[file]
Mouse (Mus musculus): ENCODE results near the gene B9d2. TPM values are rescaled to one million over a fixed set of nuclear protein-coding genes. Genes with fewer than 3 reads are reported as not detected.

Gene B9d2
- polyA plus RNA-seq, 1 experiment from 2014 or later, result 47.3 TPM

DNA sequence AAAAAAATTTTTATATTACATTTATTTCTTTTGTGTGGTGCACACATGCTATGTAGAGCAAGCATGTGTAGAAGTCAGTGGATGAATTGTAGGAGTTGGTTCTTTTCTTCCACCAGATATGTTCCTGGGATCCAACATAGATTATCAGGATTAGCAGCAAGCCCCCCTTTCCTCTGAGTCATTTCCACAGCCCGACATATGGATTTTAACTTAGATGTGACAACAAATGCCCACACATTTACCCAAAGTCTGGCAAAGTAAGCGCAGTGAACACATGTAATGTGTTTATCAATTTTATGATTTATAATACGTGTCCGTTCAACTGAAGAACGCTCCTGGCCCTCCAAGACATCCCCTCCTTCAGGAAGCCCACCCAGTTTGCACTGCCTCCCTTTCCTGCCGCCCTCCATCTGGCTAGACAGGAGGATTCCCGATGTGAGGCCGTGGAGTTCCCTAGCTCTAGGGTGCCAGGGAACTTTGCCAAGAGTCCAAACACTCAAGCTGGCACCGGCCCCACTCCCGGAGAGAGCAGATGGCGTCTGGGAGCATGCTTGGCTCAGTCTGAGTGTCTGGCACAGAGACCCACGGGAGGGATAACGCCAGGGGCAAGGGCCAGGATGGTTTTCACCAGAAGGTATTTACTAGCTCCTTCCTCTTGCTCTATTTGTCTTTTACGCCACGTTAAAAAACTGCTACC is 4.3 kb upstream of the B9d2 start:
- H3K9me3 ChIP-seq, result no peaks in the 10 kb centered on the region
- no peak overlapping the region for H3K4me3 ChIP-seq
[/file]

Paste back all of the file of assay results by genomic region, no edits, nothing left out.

Mouse (Mus musculus): ENCODE results near the gene B9d2. TPM values are rescaled to one million over a fixed set of nuclear protein-coding genes. Genes with fewer than 3 reads are reported as not detected.

Gene B9d2
- polyA plus RNA-seq, 1 experiment from 2014 or later, result 47.3 TPM

DNA sequence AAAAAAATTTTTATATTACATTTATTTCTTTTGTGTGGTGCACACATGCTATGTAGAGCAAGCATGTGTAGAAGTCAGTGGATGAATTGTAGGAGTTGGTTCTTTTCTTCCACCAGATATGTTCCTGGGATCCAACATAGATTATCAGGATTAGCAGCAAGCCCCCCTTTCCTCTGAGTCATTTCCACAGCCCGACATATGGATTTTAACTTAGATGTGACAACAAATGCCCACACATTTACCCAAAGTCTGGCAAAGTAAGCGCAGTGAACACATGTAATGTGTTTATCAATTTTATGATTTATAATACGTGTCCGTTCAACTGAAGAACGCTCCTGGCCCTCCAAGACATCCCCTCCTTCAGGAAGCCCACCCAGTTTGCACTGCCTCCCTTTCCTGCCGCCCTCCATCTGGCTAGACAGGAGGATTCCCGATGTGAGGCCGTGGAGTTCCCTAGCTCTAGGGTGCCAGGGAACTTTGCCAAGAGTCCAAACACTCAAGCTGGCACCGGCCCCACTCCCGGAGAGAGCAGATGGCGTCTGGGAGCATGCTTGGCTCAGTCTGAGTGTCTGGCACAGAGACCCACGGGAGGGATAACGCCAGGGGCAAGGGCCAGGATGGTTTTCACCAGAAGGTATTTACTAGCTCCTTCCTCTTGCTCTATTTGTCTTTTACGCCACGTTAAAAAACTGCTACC is 4.3 kb upstream of the B9d2 start:
- H3K9me3 ChIP-seq, result no peaks in the 10 kb centered on the region
- no peak overlapping the region for H3K4me3 ChIP-seq